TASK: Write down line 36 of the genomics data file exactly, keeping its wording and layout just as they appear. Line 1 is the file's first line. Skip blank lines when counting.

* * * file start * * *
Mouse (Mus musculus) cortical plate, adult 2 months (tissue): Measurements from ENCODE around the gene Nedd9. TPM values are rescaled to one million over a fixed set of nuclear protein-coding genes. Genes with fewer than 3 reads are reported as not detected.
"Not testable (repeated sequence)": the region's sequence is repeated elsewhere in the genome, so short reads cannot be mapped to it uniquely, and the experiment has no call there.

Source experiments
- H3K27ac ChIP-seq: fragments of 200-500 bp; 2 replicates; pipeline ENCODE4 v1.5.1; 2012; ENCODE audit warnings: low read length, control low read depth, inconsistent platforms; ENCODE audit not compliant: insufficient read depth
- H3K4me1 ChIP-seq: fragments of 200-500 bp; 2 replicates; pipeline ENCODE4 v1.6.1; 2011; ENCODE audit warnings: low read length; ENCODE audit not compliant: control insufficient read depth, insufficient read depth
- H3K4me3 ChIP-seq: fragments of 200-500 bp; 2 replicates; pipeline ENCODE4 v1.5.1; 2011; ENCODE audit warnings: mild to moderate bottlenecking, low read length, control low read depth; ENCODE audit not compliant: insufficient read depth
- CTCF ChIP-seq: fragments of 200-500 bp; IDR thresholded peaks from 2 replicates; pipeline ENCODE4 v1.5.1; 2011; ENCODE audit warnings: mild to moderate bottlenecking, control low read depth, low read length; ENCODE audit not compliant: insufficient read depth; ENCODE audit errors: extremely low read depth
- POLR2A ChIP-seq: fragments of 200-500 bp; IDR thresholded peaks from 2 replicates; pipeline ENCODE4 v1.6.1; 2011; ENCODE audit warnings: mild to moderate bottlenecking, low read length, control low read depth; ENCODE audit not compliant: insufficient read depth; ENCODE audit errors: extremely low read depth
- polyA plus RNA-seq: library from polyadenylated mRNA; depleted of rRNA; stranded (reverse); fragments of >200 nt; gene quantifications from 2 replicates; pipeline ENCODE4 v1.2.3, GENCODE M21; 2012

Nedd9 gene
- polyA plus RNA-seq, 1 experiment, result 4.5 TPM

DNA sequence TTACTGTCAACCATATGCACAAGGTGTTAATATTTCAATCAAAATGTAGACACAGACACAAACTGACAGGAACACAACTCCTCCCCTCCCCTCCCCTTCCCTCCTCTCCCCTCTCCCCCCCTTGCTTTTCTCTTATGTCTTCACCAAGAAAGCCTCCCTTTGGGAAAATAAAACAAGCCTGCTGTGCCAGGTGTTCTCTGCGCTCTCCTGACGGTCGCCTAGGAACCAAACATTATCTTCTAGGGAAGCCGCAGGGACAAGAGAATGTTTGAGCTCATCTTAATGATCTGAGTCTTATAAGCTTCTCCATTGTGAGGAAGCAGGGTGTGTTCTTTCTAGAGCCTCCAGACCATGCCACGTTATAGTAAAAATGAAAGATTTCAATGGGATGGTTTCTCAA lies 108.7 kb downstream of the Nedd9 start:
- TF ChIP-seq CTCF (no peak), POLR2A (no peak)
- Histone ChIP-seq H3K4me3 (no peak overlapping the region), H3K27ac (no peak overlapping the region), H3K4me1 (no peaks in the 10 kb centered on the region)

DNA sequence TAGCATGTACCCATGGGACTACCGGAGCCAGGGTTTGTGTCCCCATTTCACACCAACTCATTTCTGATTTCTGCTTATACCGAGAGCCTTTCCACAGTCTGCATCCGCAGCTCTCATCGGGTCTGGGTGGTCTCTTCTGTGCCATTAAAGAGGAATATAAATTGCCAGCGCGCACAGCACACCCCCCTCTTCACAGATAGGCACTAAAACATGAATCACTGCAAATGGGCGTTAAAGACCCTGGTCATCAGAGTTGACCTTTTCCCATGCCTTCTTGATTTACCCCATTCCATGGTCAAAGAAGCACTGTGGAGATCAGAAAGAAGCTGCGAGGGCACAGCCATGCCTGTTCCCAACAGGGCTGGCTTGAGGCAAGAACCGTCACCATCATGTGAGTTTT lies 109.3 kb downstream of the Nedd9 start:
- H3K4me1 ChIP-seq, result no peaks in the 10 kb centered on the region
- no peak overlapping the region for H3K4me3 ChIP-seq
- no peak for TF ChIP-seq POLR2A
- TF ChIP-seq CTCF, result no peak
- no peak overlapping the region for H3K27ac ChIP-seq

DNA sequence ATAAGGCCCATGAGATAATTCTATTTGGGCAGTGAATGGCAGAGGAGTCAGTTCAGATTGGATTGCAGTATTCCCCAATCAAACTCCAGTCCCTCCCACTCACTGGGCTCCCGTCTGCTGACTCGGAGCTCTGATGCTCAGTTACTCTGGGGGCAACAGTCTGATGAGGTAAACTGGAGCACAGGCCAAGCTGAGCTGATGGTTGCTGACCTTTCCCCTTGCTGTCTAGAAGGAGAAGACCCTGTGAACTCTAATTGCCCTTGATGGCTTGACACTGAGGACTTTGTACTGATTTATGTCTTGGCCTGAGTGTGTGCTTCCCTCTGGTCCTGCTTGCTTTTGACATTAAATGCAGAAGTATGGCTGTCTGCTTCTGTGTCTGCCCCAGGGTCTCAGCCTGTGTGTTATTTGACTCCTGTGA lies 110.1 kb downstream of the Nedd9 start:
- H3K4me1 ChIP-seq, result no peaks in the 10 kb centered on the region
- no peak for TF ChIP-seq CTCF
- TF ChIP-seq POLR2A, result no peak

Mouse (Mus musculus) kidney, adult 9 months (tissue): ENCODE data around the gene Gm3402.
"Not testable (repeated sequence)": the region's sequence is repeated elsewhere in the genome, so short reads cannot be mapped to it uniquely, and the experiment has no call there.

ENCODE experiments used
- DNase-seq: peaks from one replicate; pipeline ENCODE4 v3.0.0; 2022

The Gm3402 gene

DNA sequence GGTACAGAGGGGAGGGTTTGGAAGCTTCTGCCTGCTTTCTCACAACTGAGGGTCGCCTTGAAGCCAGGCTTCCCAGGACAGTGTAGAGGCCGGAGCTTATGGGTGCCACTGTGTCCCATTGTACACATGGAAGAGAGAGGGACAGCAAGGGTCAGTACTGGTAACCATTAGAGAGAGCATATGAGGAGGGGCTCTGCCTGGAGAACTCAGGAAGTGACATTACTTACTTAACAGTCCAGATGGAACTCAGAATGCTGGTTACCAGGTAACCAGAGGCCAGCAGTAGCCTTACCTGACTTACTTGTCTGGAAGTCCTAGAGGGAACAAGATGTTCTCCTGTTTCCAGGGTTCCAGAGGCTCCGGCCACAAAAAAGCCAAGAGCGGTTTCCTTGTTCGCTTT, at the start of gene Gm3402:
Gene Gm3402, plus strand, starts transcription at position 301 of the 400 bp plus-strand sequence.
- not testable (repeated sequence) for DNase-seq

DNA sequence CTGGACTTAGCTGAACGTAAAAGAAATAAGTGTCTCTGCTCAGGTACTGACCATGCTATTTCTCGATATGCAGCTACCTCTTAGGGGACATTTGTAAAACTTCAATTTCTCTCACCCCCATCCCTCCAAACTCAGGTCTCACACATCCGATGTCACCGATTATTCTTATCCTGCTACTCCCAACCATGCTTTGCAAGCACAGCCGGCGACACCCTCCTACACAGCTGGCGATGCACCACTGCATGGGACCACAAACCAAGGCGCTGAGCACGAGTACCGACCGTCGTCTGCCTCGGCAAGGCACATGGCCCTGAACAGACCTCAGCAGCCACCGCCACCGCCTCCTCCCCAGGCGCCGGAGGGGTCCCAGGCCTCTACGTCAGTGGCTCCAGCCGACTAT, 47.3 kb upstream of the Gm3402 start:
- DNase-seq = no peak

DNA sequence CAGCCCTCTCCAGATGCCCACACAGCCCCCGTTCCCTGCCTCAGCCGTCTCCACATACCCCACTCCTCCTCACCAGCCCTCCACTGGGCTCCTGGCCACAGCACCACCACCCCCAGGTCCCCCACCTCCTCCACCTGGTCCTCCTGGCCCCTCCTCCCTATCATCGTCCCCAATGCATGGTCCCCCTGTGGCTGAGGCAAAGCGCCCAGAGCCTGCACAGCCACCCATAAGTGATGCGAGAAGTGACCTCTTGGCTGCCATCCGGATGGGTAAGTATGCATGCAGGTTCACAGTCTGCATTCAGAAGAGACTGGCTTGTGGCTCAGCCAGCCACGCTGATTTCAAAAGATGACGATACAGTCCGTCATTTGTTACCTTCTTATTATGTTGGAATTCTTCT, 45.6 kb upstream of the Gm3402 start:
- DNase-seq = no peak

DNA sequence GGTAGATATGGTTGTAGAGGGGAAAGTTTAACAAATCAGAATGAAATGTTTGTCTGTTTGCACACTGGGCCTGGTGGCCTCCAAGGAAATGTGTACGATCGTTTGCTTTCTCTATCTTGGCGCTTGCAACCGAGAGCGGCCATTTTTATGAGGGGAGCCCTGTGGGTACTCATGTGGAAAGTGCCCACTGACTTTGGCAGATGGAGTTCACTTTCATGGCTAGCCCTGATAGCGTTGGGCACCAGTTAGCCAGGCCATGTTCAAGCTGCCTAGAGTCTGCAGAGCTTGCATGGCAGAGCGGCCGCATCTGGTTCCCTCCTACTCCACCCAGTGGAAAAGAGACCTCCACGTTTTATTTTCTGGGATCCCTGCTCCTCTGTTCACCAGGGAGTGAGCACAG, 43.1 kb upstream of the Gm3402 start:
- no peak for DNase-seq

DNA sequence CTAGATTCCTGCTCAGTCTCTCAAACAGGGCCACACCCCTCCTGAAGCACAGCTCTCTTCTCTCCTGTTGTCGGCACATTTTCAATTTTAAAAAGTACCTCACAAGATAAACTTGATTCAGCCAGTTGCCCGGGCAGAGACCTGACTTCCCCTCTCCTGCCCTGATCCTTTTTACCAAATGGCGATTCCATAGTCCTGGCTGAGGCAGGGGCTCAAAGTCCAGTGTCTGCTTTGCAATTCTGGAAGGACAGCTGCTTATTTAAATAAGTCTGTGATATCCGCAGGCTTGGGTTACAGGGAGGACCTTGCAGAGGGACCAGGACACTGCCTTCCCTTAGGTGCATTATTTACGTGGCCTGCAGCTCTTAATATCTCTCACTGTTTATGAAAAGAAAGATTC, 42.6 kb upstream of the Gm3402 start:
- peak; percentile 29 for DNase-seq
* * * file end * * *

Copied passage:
- DNase-seq = no peak